starring Dominique Fishback, John Jelks, Max Casella, Tatum Marilyn Hill
written by Jordana Spiro and Angelica Nwandu
directed by Jordana Spiro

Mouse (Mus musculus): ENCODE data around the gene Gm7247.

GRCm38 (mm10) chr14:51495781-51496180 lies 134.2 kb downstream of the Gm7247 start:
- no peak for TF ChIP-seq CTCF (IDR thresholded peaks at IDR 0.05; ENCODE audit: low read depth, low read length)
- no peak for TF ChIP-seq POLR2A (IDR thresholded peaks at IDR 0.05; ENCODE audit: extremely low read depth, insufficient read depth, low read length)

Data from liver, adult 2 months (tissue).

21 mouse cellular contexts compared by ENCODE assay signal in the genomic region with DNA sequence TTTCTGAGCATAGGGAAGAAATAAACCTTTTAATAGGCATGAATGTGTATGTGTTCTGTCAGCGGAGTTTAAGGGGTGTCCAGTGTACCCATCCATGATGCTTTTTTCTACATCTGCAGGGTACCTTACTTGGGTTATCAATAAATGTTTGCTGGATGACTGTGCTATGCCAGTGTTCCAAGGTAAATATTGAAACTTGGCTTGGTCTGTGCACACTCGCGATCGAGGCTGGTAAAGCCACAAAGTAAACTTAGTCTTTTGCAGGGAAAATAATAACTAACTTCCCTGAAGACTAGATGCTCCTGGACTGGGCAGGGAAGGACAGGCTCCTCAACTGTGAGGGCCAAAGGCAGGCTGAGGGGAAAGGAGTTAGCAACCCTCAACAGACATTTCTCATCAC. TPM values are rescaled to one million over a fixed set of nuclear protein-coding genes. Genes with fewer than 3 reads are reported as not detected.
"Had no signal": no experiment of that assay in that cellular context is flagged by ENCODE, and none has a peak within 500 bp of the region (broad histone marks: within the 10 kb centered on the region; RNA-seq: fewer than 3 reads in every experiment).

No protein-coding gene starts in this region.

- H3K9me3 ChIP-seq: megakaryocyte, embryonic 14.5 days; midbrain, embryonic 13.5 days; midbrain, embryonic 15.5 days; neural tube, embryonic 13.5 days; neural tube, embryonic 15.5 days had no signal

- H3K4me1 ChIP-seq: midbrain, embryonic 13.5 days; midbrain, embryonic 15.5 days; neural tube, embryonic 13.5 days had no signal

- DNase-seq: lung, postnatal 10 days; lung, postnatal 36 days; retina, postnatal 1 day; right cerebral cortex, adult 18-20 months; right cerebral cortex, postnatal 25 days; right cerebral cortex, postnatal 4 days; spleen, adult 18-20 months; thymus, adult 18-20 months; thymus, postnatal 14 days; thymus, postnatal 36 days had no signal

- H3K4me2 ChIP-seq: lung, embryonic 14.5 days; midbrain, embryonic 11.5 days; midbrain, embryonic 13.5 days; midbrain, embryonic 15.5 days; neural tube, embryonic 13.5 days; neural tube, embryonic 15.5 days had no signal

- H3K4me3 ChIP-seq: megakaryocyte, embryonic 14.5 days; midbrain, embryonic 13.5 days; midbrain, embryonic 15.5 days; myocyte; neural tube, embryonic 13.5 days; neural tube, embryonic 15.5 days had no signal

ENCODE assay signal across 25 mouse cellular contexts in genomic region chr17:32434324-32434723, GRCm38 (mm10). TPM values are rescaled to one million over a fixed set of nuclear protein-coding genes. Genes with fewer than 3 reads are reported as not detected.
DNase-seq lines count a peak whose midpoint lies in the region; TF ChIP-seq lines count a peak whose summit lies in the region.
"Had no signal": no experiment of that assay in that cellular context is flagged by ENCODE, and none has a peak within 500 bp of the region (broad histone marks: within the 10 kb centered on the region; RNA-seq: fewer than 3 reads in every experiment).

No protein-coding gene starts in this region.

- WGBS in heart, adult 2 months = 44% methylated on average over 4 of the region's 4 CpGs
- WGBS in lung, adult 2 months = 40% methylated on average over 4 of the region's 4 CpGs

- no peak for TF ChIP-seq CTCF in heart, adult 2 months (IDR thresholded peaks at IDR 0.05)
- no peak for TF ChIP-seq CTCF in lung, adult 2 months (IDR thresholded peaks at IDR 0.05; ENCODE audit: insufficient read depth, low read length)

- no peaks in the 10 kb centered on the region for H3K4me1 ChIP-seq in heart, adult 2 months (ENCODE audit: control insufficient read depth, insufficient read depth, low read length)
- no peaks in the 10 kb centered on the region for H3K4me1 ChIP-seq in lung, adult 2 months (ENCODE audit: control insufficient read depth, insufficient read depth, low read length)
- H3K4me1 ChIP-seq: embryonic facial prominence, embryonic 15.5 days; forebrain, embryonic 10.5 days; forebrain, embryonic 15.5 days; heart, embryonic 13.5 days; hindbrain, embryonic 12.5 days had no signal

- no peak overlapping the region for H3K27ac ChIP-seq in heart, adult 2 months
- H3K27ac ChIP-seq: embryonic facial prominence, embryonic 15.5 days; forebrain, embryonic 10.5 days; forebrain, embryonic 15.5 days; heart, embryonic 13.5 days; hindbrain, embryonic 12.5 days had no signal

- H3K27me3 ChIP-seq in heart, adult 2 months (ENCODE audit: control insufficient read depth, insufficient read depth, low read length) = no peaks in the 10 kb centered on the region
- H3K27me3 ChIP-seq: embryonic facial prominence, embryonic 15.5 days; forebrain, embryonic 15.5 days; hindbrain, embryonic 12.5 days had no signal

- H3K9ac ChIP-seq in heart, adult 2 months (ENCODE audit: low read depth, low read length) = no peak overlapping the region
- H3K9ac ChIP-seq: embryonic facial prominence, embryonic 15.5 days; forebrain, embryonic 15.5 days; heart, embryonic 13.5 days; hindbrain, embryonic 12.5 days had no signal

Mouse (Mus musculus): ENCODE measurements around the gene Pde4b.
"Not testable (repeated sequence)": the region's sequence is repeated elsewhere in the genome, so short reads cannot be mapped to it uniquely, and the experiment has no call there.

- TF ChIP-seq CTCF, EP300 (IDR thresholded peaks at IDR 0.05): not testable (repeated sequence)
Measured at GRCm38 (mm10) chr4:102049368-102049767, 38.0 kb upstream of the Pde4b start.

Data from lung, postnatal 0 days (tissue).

by Alice Stoehr Social workers reel off exposition: this cagey black girl in their midst is Angel (Dominique Fishback), nearly 18. She has a 10-year-old sister, Abigail, but hasn't seen her in a couple years. Since their mother's death (at their father's hands), Angel's been in foster homes and juvenile detention. Now she's on parole and plans to stay with her girlfriend. These government employees briskly summarize her life while the camera holds her in close-up. It's efficient filmmaking that establishes both the heroine's circumstances and the system that's confined her. Moments later, she's out on the street, looking for someplace to charge her phone. So begins Night Comes On, the debut feature from white actress-turned-director Jordana Spiro, who also co-wrote the screenplay with Angelica Nwandu. Its 80 minutes will chart Angel's next 48 hours as she pursues an objective of which her caseworkers are unaware: to acquire both a handgun and her father's new address. The film extends outwards from this premise in a straight line. First she meets with the father of her former cellmate, a scumbag dealing in black market firearms. (Max Casella plays him the same way Harvey Keitel might've a few decades earlier.) A phone call interrupts their negotiations, which have involved him groping her; to buy time, he has his wife stop at the store for milk. On Angel's way out, he hands her a half-gallon jug from the fridge. "Do me a favour," he says. "Throw this out." A beat later she's outside tossing the jug against a wall with casual disdain.